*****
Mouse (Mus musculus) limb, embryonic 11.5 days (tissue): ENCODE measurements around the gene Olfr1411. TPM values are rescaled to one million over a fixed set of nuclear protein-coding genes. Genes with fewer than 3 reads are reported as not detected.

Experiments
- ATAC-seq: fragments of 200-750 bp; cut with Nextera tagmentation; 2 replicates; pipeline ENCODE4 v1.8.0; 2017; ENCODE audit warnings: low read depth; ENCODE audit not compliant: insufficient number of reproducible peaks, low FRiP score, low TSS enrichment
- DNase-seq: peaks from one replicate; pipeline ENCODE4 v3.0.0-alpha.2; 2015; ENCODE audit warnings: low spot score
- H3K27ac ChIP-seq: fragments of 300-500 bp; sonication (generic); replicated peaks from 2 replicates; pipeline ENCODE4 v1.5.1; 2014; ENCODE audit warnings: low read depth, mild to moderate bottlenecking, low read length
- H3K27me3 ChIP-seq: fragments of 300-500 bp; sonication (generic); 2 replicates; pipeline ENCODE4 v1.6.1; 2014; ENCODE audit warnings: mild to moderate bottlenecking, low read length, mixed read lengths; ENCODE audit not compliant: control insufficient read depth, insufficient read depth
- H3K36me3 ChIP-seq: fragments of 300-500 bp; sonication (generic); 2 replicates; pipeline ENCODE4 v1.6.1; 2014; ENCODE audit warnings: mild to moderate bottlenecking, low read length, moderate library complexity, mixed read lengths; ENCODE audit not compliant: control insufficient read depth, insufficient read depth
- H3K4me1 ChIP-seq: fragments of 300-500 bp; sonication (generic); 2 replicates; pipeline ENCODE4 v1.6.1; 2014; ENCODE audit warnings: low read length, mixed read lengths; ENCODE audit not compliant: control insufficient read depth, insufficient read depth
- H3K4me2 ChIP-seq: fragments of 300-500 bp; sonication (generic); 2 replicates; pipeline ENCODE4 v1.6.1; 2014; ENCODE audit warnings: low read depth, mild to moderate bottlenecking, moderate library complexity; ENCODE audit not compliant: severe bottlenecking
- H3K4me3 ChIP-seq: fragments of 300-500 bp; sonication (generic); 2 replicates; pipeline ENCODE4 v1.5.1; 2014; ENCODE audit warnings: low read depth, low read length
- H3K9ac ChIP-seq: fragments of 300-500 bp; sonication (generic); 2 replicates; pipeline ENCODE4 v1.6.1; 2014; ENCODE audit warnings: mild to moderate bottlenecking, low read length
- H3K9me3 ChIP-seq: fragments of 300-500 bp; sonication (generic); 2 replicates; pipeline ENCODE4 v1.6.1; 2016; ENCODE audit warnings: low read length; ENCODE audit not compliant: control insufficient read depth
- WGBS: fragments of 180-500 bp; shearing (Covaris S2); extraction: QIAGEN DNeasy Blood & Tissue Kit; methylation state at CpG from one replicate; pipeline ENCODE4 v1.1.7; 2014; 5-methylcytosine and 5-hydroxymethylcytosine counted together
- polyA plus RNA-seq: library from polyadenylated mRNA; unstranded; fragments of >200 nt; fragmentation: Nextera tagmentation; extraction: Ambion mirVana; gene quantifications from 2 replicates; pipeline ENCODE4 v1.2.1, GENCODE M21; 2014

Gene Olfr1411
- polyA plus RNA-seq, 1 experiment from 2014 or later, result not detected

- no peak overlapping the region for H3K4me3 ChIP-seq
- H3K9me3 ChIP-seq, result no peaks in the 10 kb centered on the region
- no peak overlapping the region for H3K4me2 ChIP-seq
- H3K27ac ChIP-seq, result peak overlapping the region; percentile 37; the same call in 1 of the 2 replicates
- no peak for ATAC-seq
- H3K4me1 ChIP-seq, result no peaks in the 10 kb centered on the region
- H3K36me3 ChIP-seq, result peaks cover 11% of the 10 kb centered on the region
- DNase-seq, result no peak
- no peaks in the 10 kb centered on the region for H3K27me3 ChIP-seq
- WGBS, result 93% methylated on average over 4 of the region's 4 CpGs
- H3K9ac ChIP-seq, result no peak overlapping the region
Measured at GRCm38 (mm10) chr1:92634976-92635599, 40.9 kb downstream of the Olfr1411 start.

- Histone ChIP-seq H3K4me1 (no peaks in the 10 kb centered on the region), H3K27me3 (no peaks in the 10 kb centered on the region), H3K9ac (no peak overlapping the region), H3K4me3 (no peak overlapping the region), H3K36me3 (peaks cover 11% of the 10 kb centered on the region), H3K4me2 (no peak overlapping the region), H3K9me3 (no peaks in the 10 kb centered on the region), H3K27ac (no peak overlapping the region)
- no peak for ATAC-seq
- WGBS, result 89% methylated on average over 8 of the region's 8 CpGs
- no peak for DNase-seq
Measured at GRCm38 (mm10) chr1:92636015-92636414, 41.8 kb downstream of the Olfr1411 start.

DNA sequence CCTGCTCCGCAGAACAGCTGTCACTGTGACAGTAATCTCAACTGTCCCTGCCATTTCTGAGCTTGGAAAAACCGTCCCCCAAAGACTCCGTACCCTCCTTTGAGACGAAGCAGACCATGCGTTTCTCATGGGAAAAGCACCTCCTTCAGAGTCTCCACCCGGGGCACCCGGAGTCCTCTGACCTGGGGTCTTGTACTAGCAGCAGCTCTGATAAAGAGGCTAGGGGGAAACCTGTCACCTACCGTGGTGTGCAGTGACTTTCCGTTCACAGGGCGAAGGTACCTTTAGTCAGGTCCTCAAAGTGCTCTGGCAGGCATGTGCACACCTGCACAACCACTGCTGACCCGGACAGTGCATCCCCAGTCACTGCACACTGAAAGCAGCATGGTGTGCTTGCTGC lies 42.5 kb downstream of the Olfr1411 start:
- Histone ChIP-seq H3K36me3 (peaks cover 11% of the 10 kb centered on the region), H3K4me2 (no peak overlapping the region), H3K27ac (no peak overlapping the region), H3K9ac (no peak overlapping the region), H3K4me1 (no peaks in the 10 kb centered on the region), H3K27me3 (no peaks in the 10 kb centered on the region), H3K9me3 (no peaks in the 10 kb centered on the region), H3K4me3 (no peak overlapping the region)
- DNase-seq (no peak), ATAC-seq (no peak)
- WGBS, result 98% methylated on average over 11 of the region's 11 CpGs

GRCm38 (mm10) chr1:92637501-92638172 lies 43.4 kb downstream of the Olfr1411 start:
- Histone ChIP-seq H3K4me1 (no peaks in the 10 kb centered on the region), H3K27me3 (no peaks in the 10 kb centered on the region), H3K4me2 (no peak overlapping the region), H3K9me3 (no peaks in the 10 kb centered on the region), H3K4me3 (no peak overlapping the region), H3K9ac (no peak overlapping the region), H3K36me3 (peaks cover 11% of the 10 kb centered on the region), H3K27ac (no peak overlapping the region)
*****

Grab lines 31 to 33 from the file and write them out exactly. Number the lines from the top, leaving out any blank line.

- WGBS, result 89% methylated on average over 8 of the region's 8 CpGs
- no peak for DNase-seq
Measured at GRCm38 (mm10) chr1:92636015-92636414, 41.8 kb downstream of the Olfr1411 start.